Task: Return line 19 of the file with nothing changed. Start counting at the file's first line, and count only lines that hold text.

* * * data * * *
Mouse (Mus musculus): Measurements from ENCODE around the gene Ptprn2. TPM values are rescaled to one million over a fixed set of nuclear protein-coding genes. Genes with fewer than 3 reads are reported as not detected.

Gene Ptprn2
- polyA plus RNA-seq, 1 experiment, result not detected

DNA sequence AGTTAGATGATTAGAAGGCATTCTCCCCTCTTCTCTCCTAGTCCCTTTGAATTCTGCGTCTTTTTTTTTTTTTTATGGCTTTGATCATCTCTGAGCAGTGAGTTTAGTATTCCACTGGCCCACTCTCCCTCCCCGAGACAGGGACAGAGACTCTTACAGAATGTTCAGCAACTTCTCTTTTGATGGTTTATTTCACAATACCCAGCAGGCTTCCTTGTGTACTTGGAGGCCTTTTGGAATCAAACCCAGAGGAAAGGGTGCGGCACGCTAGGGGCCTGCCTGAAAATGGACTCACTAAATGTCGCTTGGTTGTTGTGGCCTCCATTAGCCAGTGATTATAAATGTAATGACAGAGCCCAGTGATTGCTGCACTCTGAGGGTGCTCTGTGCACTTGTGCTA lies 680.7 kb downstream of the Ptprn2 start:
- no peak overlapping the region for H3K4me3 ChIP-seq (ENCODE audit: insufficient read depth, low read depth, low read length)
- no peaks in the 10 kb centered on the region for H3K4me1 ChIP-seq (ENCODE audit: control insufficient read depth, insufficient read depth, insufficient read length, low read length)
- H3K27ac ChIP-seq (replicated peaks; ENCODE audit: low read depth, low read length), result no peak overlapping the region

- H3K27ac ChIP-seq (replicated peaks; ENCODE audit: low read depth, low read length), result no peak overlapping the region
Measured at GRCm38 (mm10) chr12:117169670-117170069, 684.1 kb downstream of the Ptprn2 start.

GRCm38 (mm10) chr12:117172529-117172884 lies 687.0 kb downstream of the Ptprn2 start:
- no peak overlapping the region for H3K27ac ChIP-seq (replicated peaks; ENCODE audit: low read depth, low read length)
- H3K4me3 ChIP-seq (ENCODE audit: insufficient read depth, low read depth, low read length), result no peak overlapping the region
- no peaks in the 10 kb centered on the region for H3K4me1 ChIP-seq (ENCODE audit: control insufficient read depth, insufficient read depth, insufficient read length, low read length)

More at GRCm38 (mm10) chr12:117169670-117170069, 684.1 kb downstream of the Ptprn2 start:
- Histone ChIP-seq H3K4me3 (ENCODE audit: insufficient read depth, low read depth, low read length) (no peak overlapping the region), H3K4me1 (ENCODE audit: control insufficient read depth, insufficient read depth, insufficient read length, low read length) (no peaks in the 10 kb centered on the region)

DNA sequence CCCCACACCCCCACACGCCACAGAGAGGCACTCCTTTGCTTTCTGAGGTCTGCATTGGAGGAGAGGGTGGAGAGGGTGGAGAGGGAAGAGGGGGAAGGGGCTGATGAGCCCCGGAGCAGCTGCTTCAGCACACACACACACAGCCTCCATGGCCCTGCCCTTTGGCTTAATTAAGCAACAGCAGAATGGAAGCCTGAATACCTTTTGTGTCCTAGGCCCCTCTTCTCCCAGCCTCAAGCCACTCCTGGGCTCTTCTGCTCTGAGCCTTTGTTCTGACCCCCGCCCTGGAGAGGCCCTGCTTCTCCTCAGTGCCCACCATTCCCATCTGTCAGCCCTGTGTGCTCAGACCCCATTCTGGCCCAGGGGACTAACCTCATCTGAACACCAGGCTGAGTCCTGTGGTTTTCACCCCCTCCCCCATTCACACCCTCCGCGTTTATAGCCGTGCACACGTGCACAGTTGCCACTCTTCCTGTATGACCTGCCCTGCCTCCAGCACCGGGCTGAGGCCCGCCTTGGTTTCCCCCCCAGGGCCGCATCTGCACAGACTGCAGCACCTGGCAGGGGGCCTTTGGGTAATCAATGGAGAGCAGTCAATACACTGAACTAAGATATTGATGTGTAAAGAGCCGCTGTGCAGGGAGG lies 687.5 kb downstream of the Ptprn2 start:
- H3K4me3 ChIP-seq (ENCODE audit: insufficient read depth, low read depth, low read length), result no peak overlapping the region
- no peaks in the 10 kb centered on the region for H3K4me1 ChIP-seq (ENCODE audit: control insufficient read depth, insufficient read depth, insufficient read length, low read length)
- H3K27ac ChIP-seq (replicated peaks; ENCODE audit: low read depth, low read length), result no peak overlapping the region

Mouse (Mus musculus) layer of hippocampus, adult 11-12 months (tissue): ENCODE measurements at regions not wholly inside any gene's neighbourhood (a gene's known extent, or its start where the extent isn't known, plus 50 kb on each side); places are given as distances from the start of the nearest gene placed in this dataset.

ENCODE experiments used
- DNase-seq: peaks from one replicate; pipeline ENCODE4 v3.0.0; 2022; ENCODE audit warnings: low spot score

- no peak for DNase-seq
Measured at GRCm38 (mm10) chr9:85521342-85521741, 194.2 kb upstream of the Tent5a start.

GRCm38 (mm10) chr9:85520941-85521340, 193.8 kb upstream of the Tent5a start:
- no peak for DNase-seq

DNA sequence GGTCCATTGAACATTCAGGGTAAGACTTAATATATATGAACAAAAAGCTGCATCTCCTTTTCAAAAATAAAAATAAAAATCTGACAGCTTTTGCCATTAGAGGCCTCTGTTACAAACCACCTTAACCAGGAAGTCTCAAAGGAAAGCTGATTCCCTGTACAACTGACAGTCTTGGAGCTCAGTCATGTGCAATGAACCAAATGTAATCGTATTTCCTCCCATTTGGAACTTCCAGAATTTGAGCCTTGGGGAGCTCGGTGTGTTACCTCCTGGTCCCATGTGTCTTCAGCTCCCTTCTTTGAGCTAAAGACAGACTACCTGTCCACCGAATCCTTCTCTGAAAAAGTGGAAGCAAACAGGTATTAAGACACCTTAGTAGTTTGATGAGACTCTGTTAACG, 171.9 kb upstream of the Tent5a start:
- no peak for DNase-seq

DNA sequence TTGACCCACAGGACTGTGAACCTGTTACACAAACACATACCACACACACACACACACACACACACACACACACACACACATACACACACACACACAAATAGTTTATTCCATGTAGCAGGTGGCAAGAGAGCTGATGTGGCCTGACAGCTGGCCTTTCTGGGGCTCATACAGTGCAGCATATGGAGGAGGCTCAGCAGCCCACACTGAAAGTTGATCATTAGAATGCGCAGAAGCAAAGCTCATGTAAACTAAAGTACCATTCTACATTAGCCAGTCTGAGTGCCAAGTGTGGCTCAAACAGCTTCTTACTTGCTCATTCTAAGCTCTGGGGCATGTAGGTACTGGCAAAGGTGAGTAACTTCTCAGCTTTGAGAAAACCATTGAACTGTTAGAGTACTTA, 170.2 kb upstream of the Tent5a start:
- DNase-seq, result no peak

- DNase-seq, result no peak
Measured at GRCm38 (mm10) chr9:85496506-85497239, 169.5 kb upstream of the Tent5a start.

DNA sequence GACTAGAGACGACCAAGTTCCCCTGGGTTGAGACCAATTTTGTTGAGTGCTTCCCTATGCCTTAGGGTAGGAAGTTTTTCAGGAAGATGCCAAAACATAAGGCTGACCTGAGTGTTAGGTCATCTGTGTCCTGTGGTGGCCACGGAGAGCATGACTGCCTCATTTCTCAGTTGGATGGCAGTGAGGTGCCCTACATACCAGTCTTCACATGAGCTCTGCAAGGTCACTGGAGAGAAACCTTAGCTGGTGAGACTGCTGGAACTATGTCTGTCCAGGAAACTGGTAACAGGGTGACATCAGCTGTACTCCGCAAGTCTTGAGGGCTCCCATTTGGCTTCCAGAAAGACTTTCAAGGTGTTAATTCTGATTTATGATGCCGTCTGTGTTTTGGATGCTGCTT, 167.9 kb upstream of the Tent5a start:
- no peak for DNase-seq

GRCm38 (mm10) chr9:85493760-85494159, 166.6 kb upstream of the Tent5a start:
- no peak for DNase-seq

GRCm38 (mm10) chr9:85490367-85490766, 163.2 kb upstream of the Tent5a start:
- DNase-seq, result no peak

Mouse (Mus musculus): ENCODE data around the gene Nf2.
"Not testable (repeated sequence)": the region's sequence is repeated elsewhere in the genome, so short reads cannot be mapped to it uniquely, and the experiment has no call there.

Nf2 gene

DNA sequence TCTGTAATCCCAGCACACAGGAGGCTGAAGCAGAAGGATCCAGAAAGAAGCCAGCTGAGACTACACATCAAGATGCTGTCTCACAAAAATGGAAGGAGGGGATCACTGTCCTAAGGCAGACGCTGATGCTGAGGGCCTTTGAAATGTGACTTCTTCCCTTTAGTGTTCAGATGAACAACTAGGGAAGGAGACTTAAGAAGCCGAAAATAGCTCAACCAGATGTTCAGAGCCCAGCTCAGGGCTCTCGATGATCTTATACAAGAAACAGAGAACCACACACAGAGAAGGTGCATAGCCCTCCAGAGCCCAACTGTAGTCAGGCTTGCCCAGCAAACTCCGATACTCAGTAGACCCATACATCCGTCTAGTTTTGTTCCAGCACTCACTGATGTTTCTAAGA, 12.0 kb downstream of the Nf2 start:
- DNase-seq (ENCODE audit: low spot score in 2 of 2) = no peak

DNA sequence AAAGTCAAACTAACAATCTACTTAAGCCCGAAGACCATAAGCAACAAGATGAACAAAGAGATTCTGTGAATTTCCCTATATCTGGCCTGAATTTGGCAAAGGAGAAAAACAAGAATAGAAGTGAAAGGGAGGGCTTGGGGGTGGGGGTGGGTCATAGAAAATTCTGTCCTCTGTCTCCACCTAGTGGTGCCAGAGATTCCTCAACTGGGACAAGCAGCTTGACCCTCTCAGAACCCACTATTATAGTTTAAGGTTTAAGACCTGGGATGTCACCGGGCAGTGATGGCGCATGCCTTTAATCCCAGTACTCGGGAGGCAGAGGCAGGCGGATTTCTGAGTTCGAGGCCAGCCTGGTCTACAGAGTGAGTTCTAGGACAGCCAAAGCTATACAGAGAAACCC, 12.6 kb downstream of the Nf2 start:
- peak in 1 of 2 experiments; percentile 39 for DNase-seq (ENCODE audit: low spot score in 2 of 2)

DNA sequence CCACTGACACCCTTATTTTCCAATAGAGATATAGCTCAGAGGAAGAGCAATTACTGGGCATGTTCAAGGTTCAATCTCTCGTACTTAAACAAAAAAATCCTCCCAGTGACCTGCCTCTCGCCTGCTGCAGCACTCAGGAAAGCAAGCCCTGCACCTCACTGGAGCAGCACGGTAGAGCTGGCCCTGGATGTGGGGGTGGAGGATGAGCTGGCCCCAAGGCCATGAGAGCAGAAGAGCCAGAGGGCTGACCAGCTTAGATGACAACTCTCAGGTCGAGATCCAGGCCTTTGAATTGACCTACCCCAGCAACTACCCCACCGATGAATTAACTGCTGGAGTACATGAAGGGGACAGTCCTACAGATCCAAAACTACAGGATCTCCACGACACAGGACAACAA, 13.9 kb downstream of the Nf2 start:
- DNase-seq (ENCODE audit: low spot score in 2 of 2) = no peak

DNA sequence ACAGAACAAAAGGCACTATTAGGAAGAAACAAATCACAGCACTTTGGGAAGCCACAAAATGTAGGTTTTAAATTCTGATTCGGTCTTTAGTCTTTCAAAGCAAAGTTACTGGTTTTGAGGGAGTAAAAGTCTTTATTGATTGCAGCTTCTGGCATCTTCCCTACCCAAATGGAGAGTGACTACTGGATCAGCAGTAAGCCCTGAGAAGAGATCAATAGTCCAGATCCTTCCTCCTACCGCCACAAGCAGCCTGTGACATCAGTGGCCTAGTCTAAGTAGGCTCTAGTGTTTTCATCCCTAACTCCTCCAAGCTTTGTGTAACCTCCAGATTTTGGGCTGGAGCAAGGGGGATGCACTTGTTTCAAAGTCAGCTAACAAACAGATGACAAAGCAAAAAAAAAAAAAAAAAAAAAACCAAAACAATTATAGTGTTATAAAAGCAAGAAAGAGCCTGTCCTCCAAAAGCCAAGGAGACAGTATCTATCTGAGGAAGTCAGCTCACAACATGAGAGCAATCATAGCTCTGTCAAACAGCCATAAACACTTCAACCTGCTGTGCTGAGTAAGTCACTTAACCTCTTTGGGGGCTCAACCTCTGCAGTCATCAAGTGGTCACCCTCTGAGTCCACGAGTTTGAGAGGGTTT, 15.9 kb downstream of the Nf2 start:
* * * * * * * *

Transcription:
- H3K27ac ChIP-seq (replicated peaks; ENCODE audit: low read depth, low read length), result no peak overlapping the region